Alistair Fruish began working at ten years old and during gainful employment he has accidentally made bertholite gas (used as a weapon in the first world war). He has delivered lectures to nurses and healthcare professionals about psychoactive substances, predicting the problems with new substances in prisons, a decade before they occurred. He hyped records for bands, got creative with hundreds of prisoners (in well over thirty prisons) as a writer-in-residence. He as also worked as a writer-in-residence based on a street in an SRB area. He has worked in parks taking money for bowling greens, assisted children with reading difficulties, taught beginners to use computers, promoted gigs, and walked early morning hospital wards discreetly purveying the twin demons of tobacco and tabloids. He has created comic-books with soldiers and children, helped hundreds of people to make films – and he has kept many gentlemen-of-the-road in tea.
His first job, before he was even a teenager, involved regularly delivering beer to a crippled veteran journalist at her tiny flat on a council estate. Inside it smelt of naphthalene and fried bacon. She had once been involved in accepting the surrender of a dozen U-boats in the North Atlantic and she was the first female crime reporter in Fleet Street. She brought him his very first thesaurus. Roget’s of course.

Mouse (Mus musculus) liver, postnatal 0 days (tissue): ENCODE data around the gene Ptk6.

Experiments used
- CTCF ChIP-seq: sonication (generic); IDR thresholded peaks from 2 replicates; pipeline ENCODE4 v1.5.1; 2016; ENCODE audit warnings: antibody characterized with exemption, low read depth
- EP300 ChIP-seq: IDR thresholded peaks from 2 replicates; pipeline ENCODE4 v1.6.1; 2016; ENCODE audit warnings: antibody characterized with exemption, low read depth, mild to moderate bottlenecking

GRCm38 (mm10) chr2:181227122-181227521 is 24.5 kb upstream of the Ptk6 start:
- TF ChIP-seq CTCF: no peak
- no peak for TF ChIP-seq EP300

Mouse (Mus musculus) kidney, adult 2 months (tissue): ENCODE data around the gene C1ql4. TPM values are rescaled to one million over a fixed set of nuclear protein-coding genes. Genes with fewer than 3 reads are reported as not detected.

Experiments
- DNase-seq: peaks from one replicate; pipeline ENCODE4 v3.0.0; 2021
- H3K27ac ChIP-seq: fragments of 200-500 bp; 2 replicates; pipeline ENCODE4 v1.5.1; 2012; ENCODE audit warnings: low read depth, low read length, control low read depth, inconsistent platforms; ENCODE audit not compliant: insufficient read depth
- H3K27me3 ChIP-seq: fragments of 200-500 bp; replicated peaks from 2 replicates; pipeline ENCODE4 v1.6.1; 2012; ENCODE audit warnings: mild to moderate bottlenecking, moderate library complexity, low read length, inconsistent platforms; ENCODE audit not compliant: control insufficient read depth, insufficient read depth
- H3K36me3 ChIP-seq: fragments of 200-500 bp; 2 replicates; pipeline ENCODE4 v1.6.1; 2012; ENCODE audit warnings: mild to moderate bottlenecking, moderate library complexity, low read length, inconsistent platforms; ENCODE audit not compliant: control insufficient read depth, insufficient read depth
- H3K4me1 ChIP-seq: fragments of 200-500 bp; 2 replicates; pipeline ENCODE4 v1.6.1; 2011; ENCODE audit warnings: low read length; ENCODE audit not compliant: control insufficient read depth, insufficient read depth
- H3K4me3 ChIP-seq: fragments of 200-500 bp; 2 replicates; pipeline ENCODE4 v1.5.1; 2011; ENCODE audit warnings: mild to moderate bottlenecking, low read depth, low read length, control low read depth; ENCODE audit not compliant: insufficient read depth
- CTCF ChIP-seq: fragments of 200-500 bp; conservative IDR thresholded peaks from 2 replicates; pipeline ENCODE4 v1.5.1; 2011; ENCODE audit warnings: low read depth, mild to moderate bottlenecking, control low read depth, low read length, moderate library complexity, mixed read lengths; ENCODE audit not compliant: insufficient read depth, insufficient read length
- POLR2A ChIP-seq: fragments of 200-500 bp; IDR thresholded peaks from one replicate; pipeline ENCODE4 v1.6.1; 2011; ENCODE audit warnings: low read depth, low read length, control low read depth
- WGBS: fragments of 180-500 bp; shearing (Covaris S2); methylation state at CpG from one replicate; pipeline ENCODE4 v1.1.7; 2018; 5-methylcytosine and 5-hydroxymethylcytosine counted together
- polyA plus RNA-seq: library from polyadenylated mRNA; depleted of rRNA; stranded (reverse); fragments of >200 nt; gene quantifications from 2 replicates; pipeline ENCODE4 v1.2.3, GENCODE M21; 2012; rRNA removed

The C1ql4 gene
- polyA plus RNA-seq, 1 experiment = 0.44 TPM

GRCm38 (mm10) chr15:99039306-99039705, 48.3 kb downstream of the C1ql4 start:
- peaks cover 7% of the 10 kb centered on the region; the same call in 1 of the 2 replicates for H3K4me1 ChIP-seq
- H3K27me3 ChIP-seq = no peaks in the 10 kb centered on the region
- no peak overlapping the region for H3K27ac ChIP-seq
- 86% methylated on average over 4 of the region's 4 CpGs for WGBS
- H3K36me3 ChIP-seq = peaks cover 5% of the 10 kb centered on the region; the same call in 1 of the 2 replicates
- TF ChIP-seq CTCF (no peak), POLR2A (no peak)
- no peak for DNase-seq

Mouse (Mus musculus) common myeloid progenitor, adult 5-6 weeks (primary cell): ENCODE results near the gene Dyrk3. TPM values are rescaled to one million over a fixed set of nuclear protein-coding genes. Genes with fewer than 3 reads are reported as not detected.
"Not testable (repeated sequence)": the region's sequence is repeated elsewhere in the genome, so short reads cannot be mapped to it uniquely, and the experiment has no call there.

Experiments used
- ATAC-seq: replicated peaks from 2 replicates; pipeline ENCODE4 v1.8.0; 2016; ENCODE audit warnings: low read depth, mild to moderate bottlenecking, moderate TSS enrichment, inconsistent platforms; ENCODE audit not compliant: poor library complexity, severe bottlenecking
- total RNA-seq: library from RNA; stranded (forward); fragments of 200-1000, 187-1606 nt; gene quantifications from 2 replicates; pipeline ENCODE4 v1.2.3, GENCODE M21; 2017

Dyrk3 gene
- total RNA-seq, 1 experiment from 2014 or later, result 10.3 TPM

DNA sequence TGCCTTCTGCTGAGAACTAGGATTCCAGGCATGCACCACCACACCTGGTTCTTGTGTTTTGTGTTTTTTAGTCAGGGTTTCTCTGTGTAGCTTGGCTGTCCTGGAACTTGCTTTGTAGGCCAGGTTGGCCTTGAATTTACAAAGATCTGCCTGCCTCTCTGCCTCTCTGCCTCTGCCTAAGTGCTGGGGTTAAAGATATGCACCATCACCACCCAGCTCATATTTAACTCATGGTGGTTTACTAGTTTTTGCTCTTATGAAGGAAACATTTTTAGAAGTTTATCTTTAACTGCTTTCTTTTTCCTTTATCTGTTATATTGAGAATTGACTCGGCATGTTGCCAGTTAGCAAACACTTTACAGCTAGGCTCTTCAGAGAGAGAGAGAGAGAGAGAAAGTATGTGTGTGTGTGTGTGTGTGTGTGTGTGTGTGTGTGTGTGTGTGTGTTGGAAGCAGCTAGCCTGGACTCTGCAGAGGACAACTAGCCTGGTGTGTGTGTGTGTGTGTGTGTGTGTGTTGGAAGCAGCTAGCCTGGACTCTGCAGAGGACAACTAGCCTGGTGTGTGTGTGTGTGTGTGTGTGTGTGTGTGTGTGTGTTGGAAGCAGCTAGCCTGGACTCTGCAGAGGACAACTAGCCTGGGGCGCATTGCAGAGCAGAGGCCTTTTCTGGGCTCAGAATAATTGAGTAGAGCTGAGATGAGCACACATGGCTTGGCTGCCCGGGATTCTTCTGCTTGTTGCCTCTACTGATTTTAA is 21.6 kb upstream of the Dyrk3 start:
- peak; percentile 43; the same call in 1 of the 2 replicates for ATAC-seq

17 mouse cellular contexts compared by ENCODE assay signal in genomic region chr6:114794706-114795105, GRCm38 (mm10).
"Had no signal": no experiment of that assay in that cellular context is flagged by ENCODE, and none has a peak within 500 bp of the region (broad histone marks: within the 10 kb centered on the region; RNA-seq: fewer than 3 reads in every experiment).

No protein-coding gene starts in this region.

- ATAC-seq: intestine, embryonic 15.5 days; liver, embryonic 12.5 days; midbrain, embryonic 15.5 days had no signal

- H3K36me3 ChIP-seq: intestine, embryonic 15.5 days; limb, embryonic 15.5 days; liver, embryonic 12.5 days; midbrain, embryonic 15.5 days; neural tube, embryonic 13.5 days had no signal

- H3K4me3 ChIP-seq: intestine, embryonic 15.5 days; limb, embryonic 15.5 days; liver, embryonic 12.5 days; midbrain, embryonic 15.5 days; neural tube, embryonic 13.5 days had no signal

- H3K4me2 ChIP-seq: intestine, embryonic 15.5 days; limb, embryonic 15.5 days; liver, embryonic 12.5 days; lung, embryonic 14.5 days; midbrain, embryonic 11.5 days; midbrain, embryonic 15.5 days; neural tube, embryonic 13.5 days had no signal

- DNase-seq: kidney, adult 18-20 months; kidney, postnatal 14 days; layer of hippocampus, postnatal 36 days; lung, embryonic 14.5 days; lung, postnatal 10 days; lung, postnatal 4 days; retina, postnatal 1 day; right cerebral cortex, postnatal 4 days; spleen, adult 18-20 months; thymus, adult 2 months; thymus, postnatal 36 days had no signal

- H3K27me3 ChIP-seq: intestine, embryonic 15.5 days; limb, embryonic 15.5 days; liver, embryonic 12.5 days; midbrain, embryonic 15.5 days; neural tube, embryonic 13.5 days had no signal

While at work he has also played tennis with an escapologist, edited several different publications and spent sometime with a man who had been forced to live on raw potatoes. He has analysed the semiotics of a newspaper’s coverage, researched the details surrounding an international murder, produced audio plays and he did the graphic design for several books of poetry.
He has been the founding member of three arts organisations.
He also attempted (and failed) to raise half a million pounds to create a modern Olympic Torch — this would have involved firing a giant laser beam encoded therapeutically with humanity’s pain (inspired by the work of Professor J Pennybaker) towards a super-massive black hole.
He has broken boxes, bottles and bones.
He has moved a lot of furniture about.
He has appeared in a few dramas.
He has had short fictions published in a number of issues of philosophy magazine.
There is a limited edition of a book of his early short stories, Songs of Insolence and Expedience, with a cover made entirely out of sandpaper.
As part of The Anderson Project he made a soundtrack for a film that has been screened around the world, and an album, Ringsome on the Aquaface.
He has helped to make art his Government won’t let you see.
Some people climb big lumps of rock to high altitudes to see if they can, as he is dyslexic his bonkers high-wire challenge was to be a writer – and even at one point he managed to be an English teacher.
He has written reviews. He as written funding bids. He has written a series of books for Operation Black Vote. He has written about art. Many of the socially-engaged arts projects he has organised and collaborated on have won awards for the participants.
He has recently had discussions with a feature film producer about the possibility of making of his novel – Kiss My ASBO – into a flick.
Just for pure cash he has ridden unicycles and cooked huge amounts of food for film crews. Though not simultaneously.
He is open to interesting offers of further employment.